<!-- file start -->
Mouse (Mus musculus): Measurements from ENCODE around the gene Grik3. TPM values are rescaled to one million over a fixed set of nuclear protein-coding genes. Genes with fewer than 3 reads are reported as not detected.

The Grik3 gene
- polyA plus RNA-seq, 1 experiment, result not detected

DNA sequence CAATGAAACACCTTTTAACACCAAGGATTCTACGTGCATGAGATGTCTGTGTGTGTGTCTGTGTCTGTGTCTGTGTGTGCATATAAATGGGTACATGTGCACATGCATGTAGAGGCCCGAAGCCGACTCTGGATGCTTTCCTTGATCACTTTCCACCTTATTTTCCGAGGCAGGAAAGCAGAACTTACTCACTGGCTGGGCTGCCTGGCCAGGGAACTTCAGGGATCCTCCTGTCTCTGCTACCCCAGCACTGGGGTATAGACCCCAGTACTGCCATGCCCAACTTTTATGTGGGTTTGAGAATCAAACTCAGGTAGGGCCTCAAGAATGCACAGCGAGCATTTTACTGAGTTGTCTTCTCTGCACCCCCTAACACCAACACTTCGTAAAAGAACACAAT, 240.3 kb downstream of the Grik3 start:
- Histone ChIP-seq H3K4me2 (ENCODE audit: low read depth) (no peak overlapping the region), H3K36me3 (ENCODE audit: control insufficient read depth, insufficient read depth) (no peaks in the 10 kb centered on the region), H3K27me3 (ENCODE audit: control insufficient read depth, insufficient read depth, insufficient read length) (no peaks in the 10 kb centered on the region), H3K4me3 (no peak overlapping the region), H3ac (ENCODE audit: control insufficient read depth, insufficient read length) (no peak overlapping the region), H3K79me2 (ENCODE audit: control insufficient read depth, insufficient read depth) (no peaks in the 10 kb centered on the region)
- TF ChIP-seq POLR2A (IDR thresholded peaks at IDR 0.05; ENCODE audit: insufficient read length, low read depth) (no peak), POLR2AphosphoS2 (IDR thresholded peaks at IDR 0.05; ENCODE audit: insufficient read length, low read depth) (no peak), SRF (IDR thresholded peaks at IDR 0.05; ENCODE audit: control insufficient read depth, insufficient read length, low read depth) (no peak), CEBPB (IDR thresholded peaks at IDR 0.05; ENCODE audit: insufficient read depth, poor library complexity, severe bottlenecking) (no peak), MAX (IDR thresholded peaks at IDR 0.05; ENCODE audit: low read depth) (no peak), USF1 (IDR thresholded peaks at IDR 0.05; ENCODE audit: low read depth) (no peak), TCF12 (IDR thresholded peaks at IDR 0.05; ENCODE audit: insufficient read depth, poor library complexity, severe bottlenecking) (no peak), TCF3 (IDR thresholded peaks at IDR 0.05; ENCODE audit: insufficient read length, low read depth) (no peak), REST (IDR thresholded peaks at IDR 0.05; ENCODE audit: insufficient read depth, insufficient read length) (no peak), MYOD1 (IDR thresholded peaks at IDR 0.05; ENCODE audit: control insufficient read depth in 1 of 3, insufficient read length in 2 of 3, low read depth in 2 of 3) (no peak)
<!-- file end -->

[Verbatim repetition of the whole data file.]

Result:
Mouse (Mus musculus): Measurements from ENCODE around the gene Grik3. TPM values are rescaled to one million over a fixed set of nuclear protein-coding genes. Genes with fewer than 3 reads are reported as not detected.

The Grik3 gene
- polyA plus RNA-seq, 1 experiment, result not detected

DNA sequence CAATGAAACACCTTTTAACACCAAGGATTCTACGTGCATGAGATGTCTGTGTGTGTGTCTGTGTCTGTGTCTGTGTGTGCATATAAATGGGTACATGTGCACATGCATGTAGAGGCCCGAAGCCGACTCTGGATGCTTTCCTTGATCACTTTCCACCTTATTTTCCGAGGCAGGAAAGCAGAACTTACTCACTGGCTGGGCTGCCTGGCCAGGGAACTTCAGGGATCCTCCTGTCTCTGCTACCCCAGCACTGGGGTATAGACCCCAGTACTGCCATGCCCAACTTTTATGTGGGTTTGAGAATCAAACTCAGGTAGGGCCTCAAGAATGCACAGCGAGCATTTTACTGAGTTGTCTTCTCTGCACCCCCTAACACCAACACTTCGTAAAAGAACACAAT, 240.3 kb downstream of the Grik3 start:
- Histone ChIP-seq H3K4me2 (ENCODE audit: low read depth) (no peak overlapping the region), H3K36me3 (ENCODE audit: control insufficient read depth, insufficient read depth) (no peaks in the 10 kb centered on the region), H3K27me3 (ENCODE audit: control insufficient read depth, insufficient read depth, insufficient read length) (no peaks in the 10 kb centered on the region), H3K4me3 (no peak overlapping the region), H3ac (ENCODE audit: control insufficient read depth, insufficient read length) (no peak overlapping the region), H3K79me2 (ENCODE audit: control insufficient read depth, insufficient read depth) (no peaks in the 10 kb centered on the region)
- TF ChIP-seq POLR2A (IDR thresholded peaks at IDR 0.05; ENCODE audit: insufficient read length, low read depth) (no peak), POLR2AphosphoS2 (IDR thresholded peaks at IDR 0.05; ENCODE audit: insufficient read length, low read depth) (no peak), SRF (IDR thresholded peaks at IDR 0.05; ENCODE audit: control insufficient read depth, insufficient read length, low read depth) (no peak), CEBPB (IDR thresholded peaks at IDR 0.05; ENCODE audit: insufficient read depth, poor library complexity, severe bottlenecking) (no peak), MAX (IDR thresholded peaks at IDR 0.05; ENCODE audit: low read depth) (no peak), USF1 (IDR thresholded peaks at IDR 0.05; ENCODE audit: low read depth) (no peak), TCF12 (IDR thresholded peaks at IDR 0.05; ENCODE audit: insufficient read depth, poor library complexity, severe bottlenecking) (no peak), TCF3 (IDR thresholded peaks at IDR 0.05; ENCODE audit: insufficient read length, low read depth) (no peak), REST (IDR thresholded peaks at IDR 0.05; ENCODE audit: insufficient read depth, insufficient read length) (no peak), MYOD1 (IDR thresholded peaks at IDR 0.05; ENCODE audit: control insufficient read depth in 1 of 3, insufficient read length in 2 of 3, low read depth in 2 of 3) (no peak)